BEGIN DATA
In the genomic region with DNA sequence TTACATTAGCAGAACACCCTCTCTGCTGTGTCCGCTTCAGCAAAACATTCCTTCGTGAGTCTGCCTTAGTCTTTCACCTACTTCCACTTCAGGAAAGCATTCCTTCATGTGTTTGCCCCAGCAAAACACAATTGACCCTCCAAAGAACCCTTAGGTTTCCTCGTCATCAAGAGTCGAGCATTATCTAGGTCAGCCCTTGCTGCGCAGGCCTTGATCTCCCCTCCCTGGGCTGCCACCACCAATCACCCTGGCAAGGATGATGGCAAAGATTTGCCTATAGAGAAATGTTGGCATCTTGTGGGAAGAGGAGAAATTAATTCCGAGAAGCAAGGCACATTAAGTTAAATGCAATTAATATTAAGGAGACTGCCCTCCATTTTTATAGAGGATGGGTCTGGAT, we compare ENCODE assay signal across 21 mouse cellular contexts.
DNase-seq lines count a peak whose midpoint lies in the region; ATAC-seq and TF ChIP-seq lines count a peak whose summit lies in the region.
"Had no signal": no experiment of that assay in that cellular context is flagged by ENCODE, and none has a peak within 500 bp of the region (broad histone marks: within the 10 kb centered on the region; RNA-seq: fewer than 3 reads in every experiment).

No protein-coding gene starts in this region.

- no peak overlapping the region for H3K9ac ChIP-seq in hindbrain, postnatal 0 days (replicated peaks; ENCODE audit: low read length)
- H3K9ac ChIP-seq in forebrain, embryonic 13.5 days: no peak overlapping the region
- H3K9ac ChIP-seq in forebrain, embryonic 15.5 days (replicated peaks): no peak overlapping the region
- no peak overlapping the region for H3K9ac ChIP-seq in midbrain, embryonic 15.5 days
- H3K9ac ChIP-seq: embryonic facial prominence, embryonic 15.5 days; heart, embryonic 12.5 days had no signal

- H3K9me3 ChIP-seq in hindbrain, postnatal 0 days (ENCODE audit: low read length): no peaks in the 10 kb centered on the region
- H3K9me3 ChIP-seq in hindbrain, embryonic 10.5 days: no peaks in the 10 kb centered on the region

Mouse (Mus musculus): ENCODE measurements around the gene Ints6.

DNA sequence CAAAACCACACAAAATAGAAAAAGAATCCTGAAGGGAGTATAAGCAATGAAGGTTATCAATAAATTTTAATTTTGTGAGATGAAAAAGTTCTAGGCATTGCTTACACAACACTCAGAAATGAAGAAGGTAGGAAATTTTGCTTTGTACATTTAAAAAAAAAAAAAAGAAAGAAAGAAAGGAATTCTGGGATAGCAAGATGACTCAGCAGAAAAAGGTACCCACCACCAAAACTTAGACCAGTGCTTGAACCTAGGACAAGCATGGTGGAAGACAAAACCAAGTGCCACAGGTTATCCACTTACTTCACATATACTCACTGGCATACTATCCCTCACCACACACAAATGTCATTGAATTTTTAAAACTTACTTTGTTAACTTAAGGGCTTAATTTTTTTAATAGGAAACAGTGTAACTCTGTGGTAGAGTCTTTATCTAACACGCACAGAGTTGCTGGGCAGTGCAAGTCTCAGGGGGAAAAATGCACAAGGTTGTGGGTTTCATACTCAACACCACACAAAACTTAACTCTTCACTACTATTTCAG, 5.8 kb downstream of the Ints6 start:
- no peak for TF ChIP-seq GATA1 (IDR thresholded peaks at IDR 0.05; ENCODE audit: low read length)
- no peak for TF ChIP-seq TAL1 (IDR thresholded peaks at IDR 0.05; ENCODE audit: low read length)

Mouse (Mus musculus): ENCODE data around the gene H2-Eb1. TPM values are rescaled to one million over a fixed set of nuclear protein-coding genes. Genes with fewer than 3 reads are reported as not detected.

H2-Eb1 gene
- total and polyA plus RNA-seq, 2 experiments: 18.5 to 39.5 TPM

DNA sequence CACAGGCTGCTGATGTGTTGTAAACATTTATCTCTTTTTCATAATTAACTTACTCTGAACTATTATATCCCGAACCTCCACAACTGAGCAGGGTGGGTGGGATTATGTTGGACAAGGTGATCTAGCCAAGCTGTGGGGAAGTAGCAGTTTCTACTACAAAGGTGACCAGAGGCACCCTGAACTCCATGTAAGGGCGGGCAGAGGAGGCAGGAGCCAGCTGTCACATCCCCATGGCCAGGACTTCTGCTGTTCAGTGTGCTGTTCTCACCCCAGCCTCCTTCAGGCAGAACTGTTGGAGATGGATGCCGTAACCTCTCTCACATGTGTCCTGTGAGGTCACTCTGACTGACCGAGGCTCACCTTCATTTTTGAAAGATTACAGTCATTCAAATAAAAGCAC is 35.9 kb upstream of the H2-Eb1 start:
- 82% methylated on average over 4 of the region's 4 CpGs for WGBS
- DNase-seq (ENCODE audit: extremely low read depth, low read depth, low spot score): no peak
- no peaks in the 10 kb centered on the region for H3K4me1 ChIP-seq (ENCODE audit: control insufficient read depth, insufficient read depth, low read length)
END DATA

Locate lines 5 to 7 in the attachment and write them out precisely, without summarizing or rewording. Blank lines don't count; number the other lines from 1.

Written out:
- no peak overlapping the region for H3K9ac ChIP-seq in hindbrain, postnatal 0 days (replicated peaks; ENCODE audit: low read length)
- H3K9ac ChIP-seq in forebrain, embryonic 13.5 days: no peak overlapping the region
- H3K9ac ChIP-seq in forebrain, embryonic 15.5 days (replicated peaks): no peak overlapping the region